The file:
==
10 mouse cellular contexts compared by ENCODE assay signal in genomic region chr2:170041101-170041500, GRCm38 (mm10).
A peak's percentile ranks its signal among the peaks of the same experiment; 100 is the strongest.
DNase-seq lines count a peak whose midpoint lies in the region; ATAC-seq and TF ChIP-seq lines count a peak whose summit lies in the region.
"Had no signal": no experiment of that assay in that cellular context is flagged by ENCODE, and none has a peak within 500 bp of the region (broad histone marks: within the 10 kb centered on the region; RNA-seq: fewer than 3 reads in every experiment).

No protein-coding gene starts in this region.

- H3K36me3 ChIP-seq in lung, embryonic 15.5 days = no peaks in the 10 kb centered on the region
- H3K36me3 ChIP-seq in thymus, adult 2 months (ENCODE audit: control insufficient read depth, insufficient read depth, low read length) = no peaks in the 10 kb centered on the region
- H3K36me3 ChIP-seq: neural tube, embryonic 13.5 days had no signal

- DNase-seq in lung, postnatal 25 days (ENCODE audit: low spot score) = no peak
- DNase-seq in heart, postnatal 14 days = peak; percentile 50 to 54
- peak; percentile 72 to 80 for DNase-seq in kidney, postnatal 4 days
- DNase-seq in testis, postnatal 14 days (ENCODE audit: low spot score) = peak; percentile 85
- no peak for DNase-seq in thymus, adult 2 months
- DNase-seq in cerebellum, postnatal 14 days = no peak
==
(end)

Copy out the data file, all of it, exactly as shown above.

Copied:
10 mouse cellular contexts compared by ENCODE assay signal in genomic region chr2:170041101-170041500, GRCm38 (mm10).
A peak's percentile ranks its signal among the peaks of the same experiment; 100 is the strongest.
DNase-seq lines count a peak whose midpoint lies in the region; ATAC-seq and TF ChIP-seq lines count a peak whose summit lies in the region.
"Had no signal": no experiment of that assay in that cellular context is flagged by ENCODE, and none has a peak within 500 bp of the region (broad histone marks: within the 10 kb centered on the region; RNA-seq: fewer than 3 reads in every experiment).

No protein-coding gene starts in this region.

- H3K36me3 ChIP-seq in lung, embryonic 15.5 days = no peaks in the 10 kb centered on the region
- H3K36me3 ChIP-seq in thymus, adult 2 months (ENCODE audit: control insufficient read depth, insufficient read depth, low read length) = no peaks in the 10 kb centered on the region
- H3K36me3 ChIP-seq: neural tube, embryonic 13.5 days had no signal

- DNase-seq in lung, postnatal 25 days (ENCODE audit: low spot score) = no peak
- DNase-seq in heart, postnatal 14 days = peak; percentile 50 to 54
- peak; percentile 72 to 80 for DNase-seq in kidney, postnatal 4 days
- DNase-seq in testis, postnatal 14 days (ENCODE audit: low spot score) = peak; percentile 85
- no peak for DNase-seq in thymus, adult 2 months
- DNase-seq in cerebellum, postnatal 14 days = no peak